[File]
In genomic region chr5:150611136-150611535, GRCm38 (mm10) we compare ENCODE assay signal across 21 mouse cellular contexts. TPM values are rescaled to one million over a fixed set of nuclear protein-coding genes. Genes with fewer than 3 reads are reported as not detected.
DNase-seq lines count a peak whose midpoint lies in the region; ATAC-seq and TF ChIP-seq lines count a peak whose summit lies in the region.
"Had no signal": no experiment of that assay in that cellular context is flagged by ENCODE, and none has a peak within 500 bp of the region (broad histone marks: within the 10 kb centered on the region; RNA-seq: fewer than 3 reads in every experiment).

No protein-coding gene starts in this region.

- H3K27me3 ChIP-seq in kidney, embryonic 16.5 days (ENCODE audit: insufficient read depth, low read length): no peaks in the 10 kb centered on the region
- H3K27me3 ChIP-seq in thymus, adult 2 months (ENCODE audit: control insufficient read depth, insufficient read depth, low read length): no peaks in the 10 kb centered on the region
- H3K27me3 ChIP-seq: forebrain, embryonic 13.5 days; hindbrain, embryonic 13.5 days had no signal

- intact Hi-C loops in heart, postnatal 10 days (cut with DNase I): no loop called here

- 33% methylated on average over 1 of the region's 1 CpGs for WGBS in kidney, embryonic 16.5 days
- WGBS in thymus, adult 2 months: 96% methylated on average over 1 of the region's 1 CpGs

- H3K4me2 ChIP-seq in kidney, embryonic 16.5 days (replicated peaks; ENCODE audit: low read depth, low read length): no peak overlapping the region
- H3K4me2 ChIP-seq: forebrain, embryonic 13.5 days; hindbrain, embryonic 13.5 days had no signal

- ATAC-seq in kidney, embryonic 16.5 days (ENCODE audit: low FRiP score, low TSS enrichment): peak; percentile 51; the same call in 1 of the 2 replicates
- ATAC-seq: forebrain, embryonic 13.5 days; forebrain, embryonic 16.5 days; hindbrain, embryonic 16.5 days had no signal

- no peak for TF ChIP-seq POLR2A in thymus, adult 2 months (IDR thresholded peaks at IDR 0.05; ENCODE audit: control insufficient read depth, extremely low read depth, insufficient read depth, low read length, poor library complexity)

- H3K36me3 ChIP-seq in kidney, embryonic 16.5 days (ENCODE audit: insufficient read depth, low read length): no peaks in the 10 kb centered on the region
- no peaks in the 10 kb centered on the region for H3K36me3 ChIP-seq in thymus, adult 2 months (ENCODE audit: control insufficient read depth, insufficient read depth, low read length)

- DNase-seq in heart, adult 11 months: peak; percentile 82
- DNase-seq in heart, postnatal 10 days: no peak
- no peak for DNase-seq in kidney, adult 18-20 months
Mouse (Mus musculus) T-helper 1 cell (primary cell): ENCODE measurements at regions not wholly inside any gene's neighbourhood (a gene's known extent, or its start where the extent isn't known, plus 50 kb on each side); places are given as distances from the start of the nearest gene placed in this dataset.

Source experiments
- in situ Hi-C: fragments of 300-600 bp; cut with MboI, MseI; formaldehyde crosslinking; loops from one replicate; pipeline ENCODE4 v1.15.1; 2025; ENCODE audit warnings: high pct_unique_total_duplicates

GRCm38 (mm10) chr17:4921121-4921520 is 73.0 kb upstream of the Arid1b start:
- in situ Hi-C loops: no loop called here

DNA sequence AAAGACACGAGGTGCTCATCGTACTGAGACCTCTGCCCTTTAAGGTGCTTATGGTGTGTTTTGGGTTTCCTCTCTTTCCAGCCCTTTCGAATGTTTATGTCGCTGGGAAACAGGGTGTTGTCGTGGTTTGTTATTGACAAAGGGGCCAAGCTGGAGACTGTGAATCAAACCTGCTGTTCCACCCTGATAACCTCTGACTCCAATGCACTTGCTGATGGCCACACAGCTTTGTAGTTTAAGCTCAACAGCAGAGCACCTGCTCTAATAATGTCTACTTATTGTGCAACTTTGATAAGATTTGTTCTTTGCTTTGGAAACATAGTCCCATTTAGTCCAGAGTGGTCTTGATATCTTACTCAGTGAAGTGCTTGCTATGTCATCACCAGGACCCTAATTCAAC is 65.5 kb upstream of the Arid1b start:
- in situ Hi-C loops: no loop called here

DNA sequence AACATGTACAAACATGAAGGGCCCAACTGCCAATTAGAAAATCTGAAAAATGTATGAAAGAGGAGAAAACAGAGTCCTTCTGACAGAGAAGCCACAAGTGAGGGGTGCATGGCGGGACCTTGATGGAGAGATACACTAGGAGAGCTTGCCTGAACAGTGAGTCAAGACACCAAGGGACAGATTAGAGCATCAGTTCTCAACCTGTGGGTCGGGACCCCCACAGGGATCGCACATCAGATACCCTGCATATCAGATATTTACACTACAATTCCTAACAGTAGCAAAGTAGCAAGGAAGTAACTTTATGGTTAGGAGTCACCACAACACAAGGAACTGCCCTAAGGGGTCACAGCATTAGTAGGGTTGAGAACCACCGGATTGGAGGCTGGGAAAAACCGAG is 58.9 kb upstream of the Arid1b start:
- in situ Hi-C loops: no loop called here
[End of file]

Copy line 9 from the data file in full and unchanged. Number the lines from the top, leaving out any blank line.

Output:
- 33% methylated on average over 1 of the region's 1 CpGs for WGBS in kidney, embryonic 16.5 days